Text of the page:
Exercise-Induced Asthma and Winter Sports

What is Exercise-Induced Asthma?

First, let’s talk about what asthma is. When we inhale, oxygen enters the lungs through structures called bronchi. Asthma is a spasm, or tightening, of the bronchi making it difficult to get air into the lungs. This lack of air can create unpleasant symptoms and limit activity.  Asthma has many different triggers, but here we will specifically look at exercise-induced asthma.

As the name suggests, vigorous or prolonged activity triggers this type of asthma. The symptoms typically start to show about 5- 20 minutes into an activity. For example, during a sporting event or workout you would start out feeling fine, but after several minutes you might begin to feel a tightness in your chest, coughing or wheezing, unusual fatigue or shortness of breath. The symptoms will often be worse 5-10 minutes after stopping exercise, and will usually go away 20-30 minutes after stopping.

What Causes Exercise-Induced Asthma?

People who already suffer from asthma are most likely to experience exercise-induced asthma attacks. However, many people who do not normally suffer from asthma can experience episodes of exercise-induced asthma. Pollution, pollen and other airborne irritants can trigger a bout of asthma during exercise. Even more common is inhaling very dry or cold air. For that reason, young athletes participating in outdoor winter sports in Central Oregon should take some precautions. At the same time, exercise-induced asthma is not something that should prevent you from enjoying sports that you love.

How to Control Exercise-Induced Asthma

If you regularly suffer from asthma, the best way to control exercise-induced asthma is to use an albuterol inhaler prior to any type of activity. Albuterol is a bronchodilator, which means it opens up the bronchi so that you can breathe. It will also help control spasms that may happen with exercise. If you do have an inhaler for your exercise-induced asthma you should use it 10 minutes before exercise, or as directed by your doctor.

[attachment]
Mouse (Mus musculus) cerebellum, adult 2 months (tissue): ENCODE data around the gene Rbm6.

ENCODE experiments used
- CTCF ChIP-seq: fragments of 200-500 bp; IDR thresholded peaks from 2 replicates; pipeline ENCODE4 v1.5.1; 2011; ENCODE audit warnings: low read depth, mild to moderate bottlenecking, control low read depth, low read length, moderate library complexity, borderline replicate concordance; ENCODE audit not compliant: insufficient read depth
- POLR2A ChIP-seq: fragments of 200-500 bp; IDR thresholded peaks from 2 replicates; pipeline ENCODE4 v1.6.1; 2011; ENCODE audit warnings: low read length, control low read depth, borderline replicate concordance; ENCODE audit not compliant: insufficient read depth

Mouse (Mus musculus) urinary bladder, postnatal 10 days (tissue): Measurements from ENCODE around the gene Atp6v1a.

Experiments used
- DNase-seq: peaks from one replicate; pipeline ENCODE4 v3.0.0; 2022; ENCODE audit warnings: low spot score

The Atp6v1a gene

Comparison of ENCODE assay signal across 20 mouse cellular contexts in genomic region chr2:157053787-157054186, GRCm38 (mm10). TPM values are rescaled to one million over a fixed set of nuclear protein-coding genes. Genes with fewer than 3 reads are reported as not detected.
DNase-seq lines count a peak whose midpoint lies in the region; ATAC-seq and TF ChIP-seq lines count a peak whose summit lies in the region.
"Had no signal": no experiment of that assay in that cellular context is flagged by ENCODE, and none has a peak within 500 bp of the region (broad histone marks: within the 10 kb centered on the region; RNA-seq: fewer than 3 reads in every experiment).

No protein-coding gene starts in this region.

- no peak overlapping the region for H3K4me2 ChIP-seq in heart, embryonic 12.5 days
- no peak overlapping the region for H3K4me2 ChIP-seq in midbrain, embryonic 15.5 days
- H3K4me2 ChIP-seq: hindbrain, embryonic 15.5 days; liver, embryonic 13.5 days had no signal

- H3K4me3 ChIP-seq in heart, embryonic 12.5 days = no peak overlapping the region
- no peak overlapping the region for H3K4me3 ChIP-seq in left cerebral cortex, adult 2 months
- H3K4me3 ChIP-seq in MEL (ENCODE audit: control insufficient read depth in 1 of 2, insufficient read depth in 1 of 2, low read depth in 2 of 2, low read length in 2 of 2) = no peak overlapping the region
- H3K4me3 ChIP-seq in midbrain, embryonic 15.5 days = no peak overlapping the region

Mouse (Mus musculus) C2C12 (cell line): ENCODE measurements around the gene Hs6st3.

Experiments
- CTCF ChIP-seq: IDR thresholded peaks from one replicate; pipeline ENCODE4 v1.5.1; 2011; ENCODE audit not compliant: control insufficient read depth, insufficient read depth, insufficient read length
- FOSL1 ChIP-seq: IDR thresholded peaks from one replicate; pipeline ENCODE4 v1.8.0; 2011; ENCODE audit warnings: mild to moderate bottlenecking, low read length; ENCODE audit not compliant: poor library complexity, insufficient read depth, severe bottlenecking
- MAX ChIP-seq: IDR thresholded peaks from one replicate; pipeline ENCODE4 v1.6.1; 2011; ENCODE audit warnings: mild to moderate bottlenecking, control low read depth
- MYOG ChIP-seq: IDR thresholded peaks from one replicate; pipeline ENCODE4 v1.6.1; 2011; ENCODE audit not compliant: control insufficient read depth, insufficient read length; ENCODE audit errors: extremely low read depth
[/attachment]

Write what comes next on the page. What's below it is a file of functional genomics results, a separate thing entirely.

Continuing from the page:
Anyone who experiences exercise-induced asthma can avoid it by taking a few simple precautions. First, start with a proper warm up and cool down activity. This should include at least 10 minutes of activity that will gradually increase your heart rate and breathing. Second, be aware if there is a high pollen count or other air pollutions (such as smoke from fires) that might trigger your asthma, and exercise at a level that is appropriate for you in those conditions. If dry, cold winter air is the specific cause of your asthma, consider using a thin scarf or mask to cover your mouth and nose during exercise.  This barrier will create a pocket of warm air and help you avoid symptoms. Finally, it is important to listen to your body and take the right steps to keep yourself safe and comfortable.

Don’t Let Exercise-Induced Asthma Stop You!

To conclude, exercise-induced asthma should not be a reason to avoid activities that you love. In fact, if you suspect that you have asthma and experience the symptoms above, it may be time to make a visit to your doctor. With their help, you can put a plan in place to control your asthma and keep doing all the activities that you love this winter and beyond.

Written by: Alex Walker, ATC athletic trainer for The Center Foundation and Sisters High School in Sisters, OR. Learn more about Alex HERE.

The Center Foundation places dedicated athletic trainers in local high schools to provide sports medicine services to young athletes at no charge to the students or their families. Learn more about our work HERE.


Exercise-Induced Asthma. WebMD. https://www.webmd.com/asthma/guide/exercise-induced-asthma#2. Accessed August 6, 2018.
Exercise-Induced Bronchoconstriction (Asthma). Asthma and Allergy Foundation of America. http://www.aafa.org/exercise-induced-asthma/. Accessed October 25, 2018.